'It is well wished,' she said.  'Now hearken:  by the valiant hand of the War-leader, by the hand that shall unloose my girdle, I wish these twain to be as happy as we be.'

He made as if to draw her away, but she hung aback to set the print of her foot beside the woman's foot, and then they went on together, and soon crossed the Bridge, and came home to the House of the Face.

When they had broken their fast, Face-of-god would straight get to his business of ordering matters for the warfare, and was wishful to speak with Folk-might; but found him not, either in the House or the street.  But a man said:

'I saw the tall Guest come abroad from the House and go toward the Bridge very early in the morning.'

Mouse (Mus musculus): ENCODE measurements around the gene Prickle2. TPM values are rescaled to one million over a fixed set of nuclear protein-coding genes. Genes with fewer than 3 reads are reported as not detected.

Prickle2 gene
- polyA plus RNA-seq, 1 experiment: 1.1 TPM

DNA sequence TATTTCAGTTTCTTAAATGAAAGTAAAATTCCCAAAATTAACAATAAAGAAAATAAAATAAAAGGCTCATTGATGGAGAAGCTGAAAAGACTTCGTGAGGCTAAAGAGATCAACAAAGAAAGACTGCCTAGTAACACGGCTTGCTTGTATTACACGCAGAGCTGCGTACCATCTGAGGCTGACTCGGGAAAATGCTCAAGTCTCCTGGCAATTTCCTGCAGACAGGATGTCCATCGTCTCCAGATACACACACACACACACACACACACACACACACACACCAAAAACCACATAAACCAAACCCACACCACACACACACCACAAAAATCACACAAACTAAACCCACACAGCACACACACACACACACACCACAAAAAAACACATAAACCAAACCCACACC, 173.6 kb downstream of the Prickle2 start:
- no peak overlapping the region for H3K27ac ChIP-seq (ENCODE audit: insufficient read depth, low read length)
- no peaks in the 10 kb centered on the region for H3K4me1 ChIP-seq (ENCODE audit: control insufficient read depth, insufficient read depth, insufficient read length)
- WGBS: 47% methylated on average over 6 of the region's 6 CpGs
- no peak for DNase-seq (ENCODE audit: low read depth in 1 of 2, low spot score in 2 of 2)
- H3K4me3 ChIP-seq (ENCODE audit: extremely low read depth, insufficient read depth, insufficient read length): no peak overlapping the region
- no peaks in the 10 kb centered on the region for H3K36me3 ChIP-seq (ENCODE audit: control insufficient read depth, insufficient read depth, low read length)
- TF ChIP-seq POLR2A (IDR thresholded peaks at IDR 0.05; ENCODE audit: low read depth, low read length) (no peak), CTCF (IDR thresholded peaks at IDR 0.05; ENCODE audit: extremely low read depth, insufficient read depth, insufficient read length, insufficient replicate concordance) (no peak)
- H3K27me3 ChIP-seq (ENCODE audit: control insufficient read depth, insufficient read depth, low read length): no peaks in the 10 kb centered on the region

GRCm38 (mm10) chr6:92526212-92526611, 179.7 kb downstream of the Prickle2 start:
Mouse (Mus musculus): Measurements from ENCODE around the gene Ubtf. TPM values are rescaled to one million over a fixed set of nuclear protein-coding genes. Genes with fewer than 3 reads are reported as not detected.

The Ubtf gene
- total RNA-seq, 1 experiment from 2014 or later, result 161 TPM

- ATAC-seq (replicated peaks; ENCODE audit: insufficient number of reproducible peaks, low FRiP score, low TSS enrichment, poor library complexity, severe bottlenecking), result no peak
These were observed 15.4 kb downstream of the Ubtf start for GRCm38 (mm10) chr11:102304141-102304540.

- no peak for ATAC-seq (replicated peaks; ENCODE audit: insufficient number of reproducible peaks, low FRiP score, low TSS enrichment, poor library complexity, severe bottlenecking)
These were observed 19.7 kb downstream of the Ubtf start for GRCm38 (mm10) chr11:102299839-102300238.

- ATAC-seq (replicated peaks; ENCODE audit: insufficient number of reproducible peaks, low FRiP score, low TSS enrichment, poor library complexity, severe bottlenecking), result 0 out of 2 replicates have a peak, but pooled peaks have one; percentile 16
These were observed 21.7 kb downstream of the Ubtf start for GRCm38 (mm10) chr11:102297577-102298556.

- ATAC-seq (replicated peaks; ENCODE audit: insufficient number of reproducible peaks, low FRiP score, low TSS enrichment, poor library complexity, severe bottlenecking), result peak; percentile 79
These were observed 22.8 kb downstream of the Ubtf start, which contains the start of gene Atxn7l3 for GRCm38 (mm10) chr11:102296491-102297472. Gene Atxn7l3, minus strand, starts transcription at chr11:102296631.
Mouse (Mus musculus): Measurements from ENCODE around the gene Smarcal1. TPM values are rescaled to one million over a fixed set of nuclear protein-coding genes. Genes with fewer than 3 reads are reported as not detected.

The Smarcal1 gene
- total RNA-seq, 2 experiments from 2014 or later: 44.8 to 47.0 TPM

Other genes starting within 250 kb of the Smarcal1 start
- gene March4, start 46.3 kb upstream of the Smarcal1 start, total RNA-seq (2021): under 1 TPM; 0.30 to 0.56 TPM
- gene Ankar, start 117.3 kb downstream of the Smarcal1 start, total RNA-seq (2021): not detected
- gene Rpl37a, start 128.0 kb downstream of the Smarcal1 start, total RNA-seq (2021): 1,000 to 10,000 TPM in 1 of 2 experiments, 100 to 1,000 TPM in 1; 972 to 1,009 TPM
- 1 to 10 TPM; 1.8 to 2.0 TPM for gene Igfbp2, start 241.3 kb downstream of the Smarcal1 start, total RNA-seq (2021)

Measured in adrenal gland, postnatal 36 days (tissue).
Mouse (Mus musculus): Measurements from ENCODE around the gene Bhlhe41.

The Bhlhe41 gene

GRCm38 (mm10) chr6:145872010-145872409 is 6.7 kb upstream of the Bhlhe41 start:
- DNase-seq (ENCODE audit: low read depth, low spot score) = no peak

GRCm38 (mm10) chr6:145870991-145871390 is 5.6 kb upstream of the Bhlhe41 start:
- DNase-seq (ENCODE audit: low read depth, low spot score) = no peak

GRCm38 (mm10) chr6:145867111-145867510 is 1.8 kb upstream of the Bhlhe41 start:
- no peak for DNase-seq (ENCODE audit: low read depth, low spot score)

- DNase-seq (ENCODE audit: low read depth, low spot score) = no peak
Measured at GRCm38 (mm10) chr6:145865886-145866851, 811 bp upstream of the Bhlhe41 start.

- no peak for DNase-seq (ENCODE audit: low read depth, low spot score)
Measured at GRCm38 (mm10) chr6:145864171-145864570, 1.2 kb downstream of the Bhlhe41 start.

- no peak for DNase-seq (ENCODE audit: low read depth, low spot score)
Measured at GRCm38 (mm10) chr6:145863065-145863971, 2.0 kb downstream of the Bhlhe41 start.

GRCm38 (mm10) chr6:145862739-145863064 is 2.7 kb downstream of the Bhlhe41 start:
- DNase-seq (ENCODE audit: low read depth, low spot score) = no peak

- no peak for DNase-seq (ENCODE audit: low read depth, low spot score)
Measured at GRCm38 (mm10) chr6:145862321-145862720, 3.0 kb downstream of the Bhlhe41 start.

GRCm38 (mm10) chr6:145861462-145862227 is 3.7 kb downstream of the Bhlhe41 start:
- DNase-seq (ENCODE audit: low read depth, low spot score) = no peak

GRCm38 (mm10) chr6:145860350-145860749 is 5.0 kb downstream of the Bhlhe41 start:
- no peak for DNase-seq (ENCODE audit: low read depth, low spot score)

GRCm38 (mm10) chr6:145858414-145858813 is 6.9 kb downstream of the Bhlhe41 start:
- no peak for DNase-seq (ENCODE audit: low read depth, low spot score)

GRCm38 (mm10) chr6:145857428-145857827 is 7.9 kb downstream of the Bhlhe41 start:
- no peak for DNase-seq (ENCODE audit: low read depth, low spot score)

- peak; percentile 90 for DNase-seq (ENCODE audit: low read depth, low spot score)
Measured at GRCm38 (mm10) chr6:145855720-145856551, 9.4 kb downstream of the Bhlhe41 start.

The Sun-beam, who was anigh when that was spoken, heard it and smiled, and said:  'Gold-mane, deemest thou that it was my brother whom we blessed?'

'I wot not,' he said; 'but I would he were here, for this gear must speedily be looked to.'

Nevertheless it was nigh an hour before Folk-might came home to the House.  He strode in lightly and gaily, and shaking the crest of his war-helm as he went.  He looked friendly on Face-of-god, and said to him:

'Thou hast been seeking me, War-leader; but grudge it not that I have caused thee to tarry.  For as things have gone, I am twice the man for thine helping that I was yester-eve; and thou art so ready and deft, that all will be done in due time.'

He looked as if he would have had Face-of-god ask of him what made him so fain, but Face-of-god said only:

'I am glad of thy gladness; but now let us dally no longer, for I have many folk to see to-day and much to set a-going.'

So therewith they spake together a while, and then went their ways together toward Carlstead and the Woodlanders.

Next: Chapter XXXVI. Folk-Might Speaketh with the Bride